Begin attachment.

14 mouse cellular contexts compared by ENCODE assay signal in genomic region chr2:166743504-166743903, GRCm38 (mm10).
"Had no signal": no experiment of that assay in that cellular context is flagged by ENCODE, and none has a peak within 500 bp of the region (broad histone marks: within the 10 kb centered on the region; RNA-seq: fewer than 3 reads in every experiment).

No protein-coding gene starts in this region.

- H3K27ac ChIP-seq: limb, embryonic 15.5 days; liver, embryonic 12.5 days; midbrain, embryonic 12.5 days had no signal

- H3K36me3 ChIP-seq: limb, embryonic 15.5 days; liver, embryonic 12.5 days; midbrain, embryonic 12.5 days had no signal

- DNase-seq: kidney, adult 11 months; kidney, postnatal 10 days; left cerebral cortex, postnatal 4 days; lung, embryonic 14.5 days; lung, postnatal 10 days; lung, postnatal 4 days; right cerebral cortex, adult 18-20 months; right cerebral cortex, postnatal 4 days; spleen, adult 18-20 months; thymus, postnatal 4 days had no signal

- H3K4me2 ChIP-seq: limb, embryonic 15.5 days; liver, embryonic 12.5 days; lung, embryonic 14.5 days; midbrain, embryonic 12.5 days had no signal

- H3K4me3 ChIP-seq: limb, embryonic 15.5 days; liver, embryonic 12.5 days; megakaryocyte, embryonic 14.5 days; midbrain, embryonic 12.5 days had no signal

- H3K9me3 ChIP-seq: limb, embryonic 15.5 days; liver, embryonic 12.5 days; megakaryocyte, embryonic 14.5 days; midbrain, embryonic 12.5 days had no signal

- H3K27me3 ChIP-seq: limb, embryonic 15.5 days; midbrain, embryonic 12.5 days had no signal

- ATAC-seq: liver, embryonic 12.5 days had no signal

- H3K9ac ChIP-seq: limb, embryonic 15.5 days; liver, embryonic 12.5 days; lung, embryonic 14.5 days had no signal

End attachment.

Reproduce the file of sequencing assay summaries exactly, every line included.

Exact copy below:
14 mouse cellular contexts compared by ENCODE assay signal in genomic region chr2:166743504-166743903, GRCm38 (mm10).
"Had no signal": no experiment of that assay in that cellular context is flagged by ENCODE, and none has a peak within 500 bp of the region (broad histone marks: within the 10 kb centered on the region; RNA-seq: fewer than 3 reads in every experiment).

No protein-coding gene starts in this region.

- H3K27ac ChIP-seq: limb, embryonic 15.5 days; liver, embryonic 12.5 days; midbrain, embryonic 12.5 days had no signal

- H3K36me3 ChIP-seq: limb, embryonic 15.5 days; liver, embryonic 12.5 days; midbrain, embryonic 12.5 days had no signal

- DNase-seq: kidney, adult 11 months; kidney, postnatal 10 days; left cerebral cortex, postnatal 4 days; lung, embryonic 14.5 days; lung, postnatal 10 days; lung, postnatal 4 days; right cerebral cortex, adult 18-20 months; right cerebral cortex, postnatal 4 days; spleen, adult 18-20 months; thymus, postnatal 4 days had no signal

- H3K4me2 ChIP-seq: limb, embryonic 15.5 days; liver, embryonic 12.5 days; lung, embryonic 14.5 days; midbrain, embryonic 12.5 days had no signal

- H3K4me3 ChIP-seq: limb, embryonic 15.5 days; liver, embryonic 12.5 days; megakaryocyte, embryonic 14.5 days; midbrain, embryonic 12.5 days had no signal

- H3K9me3 ChIP-seq: limb, embryonic 15.5 days; liver, embryonic 12.5 days; megakaryocyte, embryonic 14.5 days; midbrain, embryonic 12.5 days had no signal

- H3K27me3 ChIP-seq: limb, embryonic 15.5 days; midbrain, embryonic 12.5 days had no signal

- ATAC-seq: liver, embryonic 12.5 days had no signal

- H3K9ac ChIP-seq: limb, embryonic 15.5 days; liver, embryonic 12.5 days; lung, embryonic 14.5 days had no signal